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            Many salty snacks are full of carbohydrates and processed sugar. They can affect your body in much the same way that white bread does. When you eat that bag of pretzels, your blood sugar spikes, which triggers the release of insulin, which causes your blood sugar to drop.

            The added salt can leave you feeling thirsty, which you might interpret as hunger. Instead of having a glass of water that you need, you set out looking for something else to eat.

            Eat The Right Snacks That Squash Hunger

            After I realized I was reaching for the wrong types of foods, I knew I had to change my eating habits. I educated myself about which snacks would leave me feeling fuller for longer so that I wouldn’t feel hungry all the time. This made it possible for me to end my mindless snacking habits and focus on creating a healthier lifestyle.

            Some of the best snacks for satisfying hunger are full of lean protein. Lean protein leaves you feeling full without consuming lots of extra calories and processed sugar. [6]

            High-fiber foods take longer for your body to break down, which means that your blood sugar will increase gradually and remain stable for longer. [7]. Water-rich foods can also help you feel full while consuming fewer calories, and they’ll keep you hydrated.

            10 Foods To Keep You Feeling Fuller For Longer

            Here are my top-ten go-to snacks for staving off hunger without sacrificing your health goals.

            1. Popcorn

            popcorn

              Not all popcorn is created equally. If you head to the movie theater and down a bucket of salty buttered popcorn, you are not doing yourself any favors.[8] Homemade popcorn seasoned with herbs or nutritional yeast can give you the satisfying crunch without all the calories.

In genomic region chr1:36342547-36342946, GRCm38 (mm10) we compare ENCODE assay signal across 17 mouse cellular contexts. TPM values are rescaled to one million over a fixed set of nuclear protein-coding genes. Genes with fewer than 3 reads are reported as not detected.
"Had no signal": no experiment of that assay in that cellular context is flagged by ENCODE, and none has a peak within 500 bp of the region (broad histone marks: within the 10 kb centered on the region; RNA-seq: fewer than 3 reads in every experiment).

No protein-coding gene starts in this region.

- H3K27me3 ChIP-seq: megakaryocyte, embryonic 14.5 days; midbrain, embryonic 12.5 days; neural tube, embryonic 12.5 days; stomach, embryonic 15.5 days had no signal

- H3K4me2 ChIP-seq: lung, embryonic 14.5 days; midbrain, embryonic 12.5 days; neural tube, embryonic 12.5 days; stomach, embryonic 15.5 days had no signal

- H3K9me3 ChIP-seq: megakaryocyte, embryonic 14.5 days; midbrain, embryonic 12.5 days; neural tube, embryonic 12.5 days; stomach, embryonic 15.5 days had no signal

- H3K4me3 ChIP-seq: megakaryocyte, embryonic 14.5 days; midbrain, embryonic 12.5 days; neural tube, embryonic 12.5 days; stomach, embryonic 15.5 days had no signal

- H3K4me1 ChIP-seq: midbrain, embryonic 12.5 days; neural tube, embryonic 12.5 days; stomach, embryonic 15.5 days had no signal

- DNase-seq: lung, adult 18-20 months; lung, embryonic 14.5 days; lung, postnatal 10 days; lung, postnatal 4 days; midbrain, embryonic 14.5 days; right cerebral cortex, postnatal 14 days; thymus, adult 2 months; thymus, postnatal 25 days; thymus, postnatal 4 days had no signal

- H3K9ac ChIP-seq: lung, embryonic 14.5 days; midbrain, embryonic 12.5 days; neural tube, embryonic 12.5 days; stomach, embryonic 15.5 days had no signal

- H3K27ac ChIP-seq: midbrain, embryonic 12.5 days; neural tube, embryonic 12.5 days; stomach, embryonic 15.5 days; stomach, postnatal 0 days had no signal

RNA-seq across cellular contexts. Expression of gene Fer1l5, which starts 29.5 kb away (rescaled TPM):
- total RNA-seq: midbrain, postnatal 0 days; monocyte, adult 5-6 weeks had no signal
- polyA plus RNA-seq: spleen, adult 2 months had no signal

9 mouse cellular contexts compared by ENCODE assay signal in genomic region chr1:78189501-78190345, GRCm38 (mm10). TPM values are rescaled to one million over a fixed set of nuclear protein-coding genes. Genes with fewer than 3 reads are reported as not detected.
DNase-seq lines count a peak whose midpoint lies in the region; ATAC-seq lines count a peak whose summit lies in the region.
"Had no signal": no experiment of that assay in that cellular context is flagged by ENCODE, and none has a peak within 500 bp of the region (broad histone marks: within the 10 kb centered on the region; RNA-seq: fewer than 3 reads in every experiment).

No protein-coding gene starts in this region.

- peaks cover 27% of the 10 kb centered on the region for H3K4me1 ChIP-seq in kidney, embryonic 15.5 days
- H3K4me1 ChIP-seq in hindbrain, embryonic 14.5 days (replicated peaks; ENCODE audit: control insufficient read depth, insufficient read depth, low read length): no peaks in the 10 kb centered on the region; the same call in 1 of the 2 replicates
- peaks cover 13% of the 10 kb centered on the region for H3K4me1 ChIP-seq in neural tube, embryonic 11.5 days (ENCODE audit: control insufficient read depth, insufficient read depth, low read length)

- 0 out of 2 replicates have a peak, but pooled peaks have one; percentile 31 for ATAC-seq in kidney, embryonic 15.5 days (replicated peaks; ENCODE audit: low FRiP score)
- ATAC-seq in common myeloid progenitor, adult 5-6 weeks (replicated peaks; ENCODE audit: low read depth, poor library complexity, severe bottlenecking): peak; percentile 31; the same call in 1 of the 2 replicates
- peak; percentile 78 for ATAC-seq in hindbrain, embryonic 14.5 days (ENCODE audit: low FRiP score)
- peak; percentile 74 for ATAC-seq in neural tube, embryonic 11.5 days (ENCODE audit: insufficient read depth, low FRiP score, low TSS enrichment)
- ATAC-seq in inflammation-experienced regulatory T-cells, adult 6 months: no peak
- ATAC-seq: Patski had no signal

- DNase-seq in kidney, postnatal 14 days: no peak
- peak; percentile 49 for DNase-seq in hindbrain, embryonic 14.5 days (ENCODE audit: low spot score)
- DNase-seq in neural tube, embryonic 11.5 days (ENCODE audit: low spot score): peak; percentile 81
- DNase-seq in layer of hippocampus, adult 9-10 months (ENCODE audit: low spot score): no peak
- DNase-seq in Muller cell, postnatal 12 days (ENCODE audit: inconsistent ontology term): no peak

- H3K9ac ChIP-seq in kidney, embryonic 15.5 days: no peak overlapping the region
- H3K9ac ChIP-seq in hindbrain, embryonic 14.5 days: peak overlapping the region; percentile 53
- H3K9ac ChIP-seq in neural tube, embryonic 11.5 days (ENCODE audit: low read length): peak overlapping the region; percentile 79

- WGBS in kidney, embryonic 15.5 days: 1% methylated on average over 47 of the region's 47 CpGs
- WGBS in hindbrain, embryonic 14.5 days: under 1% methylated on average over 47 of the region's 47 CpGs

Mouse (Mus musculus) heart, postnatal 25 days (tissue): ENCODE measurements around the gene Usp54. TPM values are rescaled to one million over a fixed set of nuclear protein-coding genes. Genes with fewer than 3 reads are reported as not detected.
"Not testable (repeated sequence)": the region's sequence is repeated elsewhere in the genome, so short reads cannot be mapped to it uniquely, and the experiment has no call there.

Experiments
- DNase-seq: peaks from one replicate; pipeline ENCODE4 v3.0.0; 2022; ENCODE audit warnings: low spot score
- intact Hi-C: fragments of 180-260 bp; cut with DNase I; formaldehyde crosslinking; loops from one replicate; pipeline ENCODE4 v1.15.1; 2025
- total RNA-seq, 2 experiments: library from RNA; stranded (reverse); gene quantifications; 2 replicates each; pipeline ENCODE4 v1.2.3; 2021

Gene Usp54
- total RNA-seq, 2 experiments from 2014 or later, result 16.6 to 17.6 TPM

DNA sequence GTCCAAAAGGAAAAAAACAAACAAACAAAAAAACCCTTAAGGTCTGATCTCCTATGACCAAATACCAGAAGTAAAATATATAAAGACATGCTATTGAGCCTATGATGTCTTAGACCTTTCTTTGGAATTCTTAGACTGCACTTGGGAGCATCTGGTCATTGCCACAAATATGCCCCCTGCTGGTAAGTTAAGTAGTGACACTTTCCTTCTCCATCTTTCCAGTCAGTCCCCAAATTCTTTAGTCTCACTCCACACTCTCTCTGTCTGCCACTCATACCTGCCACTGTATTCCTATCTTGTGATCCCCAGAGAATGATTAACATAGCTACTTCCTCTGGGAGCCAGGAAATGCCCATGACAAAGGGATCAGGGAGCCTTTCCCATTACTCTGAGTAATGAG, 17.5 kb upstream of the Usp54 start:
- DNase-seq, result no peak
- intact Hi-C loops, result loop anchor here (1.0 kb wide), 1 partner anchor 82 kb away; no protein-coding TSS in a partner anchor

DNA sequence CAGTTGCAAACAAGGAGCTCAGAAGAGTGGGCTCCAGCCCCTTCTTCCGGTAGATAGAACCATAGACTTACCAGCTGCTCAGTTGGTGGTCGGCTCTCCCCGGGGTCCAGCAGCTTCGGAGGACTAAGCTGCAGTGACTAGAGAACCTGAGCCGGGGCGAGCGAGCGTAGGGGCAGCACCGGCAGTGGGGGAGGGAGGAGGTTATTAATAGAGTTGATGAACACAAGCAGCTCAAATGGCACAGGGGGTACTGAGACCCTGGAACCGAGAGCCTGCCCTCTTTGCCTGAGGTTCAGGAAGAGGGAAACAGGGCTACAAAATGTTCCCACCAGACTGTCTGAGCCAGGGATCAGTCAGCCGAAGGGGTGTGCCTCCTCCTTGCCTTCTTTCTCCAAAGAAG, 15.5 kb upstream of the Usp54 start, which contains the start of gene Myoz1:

Popcorn’s high fiber content makes it a filling alternative to empty calories that you might get from a bag of chips.

              2. Dark Chocolate

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                Nothing brought me more joy than realizing I could eat chocolate without sabotaging my health. The key with this snack is to look for quality. Going to the gas station and picking up your favorite candy bar isn’t going to set you up for success. That kind of chocolate is full of sugar, fat, and unpronounceable ingredients that do nothing but add to your waistline.

                Dark chocolate that contains a high percentage of cacao will taste more bitter than milk chocolate, but it has many health benefits. The bitterness of dark chocolate slows down your digestion, which translates into feeling fuller for longer. It also curbs the production of a hormone that stimulates hunger.[9]

                3. Greek Yogurt

                  Yogurt has always been considered a healthy snack, but some yogurt is laden with sugar. Low fat and fat free options aren’t so great either. Some of the nutrients in yogurt are fat soluble, meaning that your body needs to consume fat to benefit from the nutrients.

                  Greek yogurt is a solid snack choice for suppressing your appetite because it has half the sugar and twice as much protein as regular yogurt.[10] It’s also an excellent source of calcium, and the probiotics in Greek yogurt are great for your digestion.

                  4. Almonds

                    High-protein, high-fiber, and an excellent texture make almonds a go-to snack for a busy day. [11] Limit your consumption to a single serving to reap the most benefit.

                    5. Water-rich Fruits and Veggies

                      This works similarly to drinking a glass of water before you indulge in food. Water-rich foods such as cucumbers, carrots, and watermelon can satisfy your need for a snack with some texture, and they’ll help you hydrate. These foods are rich in fiber and nutrients that you need to feel your best.

                      6. Avocado

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                        This is my go-to hunger busting snack. Avocados are high in monounsaturated fat (good fat) and fiber.[12] Spread some avocado over a piece of whole grain toast or scoop it out of the rind for a quick and satisfying snack.

                        7. Hummus

                          Hummus is made of chickpeas, which makes it an excellent source of protein and fiber. When you pair hummus with water-rich veggies like carrots, cucumbers, celery, or snap peas, you have a winning combination that will leave you hydrated and satiated.[13]

                          8. Beans and Legumes